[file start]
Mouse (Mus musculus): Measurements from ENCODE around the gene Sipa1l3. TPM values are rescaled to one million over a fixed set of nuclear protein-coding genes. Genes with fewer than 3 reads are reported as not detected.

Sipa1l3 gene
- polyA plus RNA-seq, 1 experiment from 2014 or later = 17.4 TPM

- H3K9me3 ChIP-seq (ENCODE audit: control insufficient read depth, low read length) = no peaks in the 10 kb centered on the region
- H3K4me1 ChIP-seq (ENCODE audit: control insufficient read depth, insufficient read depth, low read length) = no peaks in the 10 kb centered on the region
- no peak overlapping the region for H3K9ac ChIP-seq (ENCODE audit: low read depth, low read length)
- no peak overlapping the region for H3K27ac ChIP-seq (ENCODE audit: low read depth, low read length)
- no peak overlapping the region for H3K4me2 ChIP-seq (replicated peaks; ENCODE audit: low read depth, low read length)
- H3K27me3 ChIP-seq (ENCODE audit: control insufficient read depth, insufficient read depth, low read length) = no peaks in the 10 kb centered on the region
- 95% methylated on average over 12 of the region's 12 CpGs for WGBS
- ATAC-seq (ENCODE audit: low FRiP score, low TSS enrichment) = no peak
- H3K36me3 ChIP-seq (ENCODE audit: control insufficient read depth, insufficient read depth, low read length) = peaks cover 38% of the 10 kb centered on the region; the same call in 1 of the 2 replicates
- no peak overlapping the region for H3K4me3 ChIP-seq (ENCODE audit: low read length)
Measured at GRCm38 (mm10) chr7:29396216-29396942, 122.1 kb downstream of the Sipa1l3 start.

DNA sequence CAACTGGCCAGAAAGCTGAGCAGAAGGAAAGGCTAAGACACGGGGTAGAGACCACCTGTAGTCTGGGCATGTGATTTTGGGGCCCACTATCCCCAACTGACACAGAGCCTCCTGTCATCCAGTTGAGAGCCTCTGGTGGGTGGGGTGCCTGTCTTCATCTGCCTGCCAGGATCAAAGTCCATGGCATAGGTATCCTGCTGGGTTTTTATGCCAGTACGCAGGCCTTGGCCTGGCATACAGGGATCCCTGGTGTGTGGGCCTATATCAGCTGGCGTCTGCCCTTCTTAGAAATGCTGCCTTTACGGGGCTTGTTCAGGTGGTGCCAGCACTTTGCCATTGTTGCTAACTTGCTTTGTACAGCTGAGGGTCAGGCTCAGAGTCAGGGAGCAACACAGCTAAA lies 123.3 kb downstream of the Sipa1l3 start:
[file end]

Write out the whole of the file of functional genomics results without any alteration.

Mouse (Mus musculus): Measurements from ENCODE around the gene Sipa1l3. TPM values are rescaled to one million over a fixed set of nuclear protein-coding genes. Genes with fewer than 3 reads are reported as not detected.

Sipa1l3 gene
- polyA plus RNA-seq, 1 experiment from 2014 or later = 17.4 TPM

- H3K9me3 ChIP-seq (ENCODE audit: control insufficient read depth, low read length) = no peaks in the 10 kb centered on the region
- H3K4me1 ChIP-seq (ENCODE audit: control insufficient read depth, insufficient read depth, low read length) = no peaks in the 10 kb centered on the region
- no peak overlapping the region for H3K9ac ChIP-seq (ENCODE audit: low read depth, low read length)
- no peak overlapping the region for H3K27ac ChIP-seq (ENCODE audit: low read depth, low read length)
- no peak overlapping the region for H3K4me2 ChIP-seq (replicated peaks; ENCODE audit: low read depth, low read length)
- H3K27me3 ChIP-seq (ENCODE audit: control insufficient read depth, insufficient read depth, low read length) = no peaks in the 10 kb centered on the region
- 95% methylated on average over 12 of the region's 12 CpGs for WGBS
- ATAC-seq (ENCODE audit: low FRiP score, low TSS enrichment) = no peak
- H3K36me3 ChIP-seq (ENCODE audit: control insufficient read depth, insufficient read depth, low read length) = peaks cover 38% of the 10 kb centered on the region; the same call in 1 of the 2 replicates
- no peak overlapping the region for H3K4me3 ChIP-seq (ENCODE audit: low read length)
Measured at GRCm38 (mm10) chr7:29396216-29396942, 122.1 kb downstream of the Sipa1l3 start.

DNA sequence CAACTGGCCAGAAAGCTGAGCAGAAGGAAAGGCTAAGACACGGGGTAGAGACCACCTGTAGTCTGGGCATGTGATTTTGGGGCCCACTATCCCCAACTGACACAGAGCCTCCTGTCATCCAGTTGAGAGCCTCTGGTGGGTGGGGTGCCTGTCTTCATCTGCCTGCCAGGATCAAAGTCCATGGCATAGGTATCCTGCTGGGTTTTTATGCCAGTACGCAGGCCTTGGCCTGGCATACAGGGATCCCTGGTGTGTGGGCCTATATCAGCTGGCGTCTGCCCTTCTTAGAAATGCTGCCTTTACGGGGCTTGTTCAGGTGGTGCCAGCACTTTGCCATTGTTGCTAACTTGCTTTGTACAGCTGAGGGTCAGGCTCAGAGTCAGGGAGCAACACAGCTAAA lies 123.3 kb downstream of the Sipa1l3 start: